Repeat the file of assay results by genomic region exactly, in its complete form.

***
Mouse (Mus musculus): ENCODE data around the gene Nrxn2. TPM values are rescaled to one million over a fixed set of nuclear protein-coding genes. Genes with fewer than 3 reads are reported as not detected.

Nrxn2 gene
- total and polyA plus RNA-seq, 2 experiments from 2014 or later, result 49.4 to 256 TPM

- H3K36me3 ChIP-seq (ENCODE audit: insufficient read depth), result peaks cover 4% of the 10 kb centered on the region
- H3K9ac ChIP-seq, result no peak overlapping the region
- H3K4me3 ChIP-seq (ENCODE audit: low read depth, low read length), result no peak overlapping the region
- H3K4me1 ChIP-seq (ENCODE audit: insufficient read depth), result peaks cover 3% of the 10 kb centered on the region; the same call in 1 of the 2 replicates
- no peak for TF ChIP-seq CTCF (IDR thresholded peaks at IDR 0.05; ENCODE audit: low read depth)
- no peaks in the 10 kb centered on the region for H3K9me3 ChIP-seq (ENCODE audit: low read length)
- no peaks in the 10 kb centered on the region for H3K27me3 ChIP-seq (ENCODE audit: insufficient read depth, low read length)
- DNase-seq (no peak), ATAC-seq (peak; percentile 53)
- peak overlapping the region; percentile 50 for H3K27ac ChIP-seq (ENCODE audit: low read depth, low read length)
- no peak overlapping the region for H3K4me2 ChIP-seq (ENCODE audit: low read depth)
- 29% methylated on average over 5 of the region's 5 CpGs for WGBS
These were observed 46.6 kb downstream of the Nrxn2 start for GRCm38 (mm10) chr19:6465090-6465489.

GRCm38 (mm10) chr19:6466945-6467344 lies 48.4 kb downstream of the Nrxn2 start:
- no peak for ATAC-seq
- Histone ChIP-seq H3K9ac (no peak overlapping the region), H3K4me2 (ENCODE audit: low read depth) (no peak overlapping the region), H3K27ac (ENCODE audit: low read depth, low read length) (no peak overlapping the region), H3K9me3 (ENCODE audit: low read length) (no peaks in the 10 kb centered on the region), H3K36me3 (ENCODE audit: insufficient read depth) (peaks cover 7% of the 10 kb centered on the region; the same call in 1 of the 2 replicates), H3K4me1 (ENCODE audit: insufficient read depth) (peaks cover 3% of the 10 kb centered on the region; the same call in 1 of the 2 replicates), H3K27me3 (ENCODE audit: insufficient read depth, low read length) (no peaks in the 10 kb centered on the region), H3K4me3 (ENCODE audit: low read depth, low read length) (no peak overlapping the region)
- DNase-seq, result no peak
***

Mouse (Mus musculus): ENCODE data around the gene Nrxn2. TPM values are rescaled to one million over a fixed set of nuclear protein-coding genes. Genes with fewer than 3 reads are reported as not detected.

Nrxn2 gene
- total and polyA plus RNA-seq, 2 experiments from 2014 or later, result 49.4 to 256 TPM

- H3K36me3 ChIP-seq (ENCODE audit: insufficient read depth), result peaks cover 4% of the 10 kb centered on the region
- H3K9ac ChIP-seq, result no peak overlapping the region
- H3K4me3 ChIP-seq (ENCODE audit: low read depth, low read length), result no peak overlapping the region
- H3K4me1 ChIP-seq (ENCODE audit: insufficient read depth), result peaks cover 3% of the 10 kb centered on the region; the same call in 1 of the 2 replicates
- no peak for TF ChIP-seq CTCF (IDR thresholded peaks at IDR 0.05; ENCODE audit: low read depth)
- no peaks in the 10 kb centered on the region for H3K9me3 ChIP-seq (ENCODE audit: low read length)
- no peaks in the 10 kb centered on the region for H3K27me3 ChIP-seq (ENCODE audit: insufficient read depth, low read length)
- DNase-seq (no peak), ATAC-seq (peak; percentile 53)
- peak overlapping the region; percentile 50 for H3K27ac ChIP-seq (ENCODE audit: low read depth, low read length)
- no peak overlapping the region for H3K4me2 ChIP-seq (ENCODE audit: low read depth)
- 29% methylated on average over 5 of the region's 5 CpGs for WGBS
These were observed 46.6 kb downstream of the Nrxn2 start for GRCm38 (mm10) chr19:6465090-6465489.

GRCm38 (mm10) chr19:6466945-6467344 lies 48.4 kb downstream of the Nrxn2 start:
- no peak for ATAC-seq
- Histone ChIP-seq H3K9ac (no peak overlapping the region), H3K4me2 (ENCODE audit: low read depth) (no peak overlapping the region), H3K27ac (ENCODE audit: low read depth, low read length) (no peak overlapping the region), H3K9me3 (ENCODE audit: low read length) (no peaks in the 10 kb centered on the region), H3K36me3 (ENCODE audit: insufficient read depth) (peaks cover 7% of the 10 kb centered on the region; the same call in 1 of the 2 replicates), H3K4me1 (ENCODE audit: insufficient read depth) (peaks cover 3% of the 10 kb centered on the region; the same call in 1 of the 2 replicates), H3K27me3 (ENCODE audit: insufficient read depth, low read length) (no peaks in the 10 kb centered on the region), H3K4me3 (ENCODE audit: low read depth, low read length) (no peak overlapping the region)
- DNase-seq, result no peak